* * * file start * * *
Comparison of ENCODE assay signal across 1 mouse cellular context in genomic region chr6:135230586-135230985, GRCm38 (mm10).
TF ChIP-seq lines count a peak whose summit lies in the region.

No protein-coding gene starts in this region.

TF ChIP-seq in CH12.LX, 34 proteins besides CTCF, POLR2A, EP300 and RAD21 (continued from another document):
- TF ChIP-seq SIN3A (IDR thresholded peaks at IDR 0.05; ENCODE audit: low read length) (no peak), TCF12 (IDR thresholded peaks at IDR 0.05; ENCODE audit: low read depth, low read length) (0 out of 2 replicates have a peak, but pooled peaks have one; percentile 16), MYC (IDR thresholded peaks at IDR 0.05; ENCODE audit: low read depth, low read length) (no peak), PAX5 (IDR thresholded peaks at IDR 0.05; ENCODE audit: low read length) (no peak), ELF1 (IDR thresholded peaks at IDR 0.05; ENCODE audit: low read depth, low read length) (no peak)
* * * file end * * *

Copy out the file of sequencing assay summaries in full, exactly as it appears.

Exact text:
Comparison of ENCODE assay signal across 1 mouse cellular context in genomic region chr6:135230586-135230985, GRCm38 (mm10).
TF ChIP-seq lines count a peak whose summit lies in the region.

No protein-coding gene starts in this region.

TF ChIP-seq in CH12.LX, 34 proteins besides CTCF, POLR2A, EP300 and RAD21 (continued from another document):
- TF ChIP-seq SIN3A (IDR thresholded peaks at IDR 0.05; ENCODE audit: low read length) (no peak), TCF12 (IDR thresholded peaks at IDR 0.05; ENCODE audit: low read depth, low read length) (0 out of 2 replicates have a peak, but pooled peaks have one; percentile 16), MYC (IDR thresholded peaks at IDR 0.05; ENCODE audit: low read depth, low read length) (no peak), PAX5 (IDR thresholded peaks at IDR 0.05; ENCODE audit: low read length) (no peak), ELF1 (IDR thresholded peaks at IDR 0.05; ENCODE audit: low read depth, low read length) (no peak)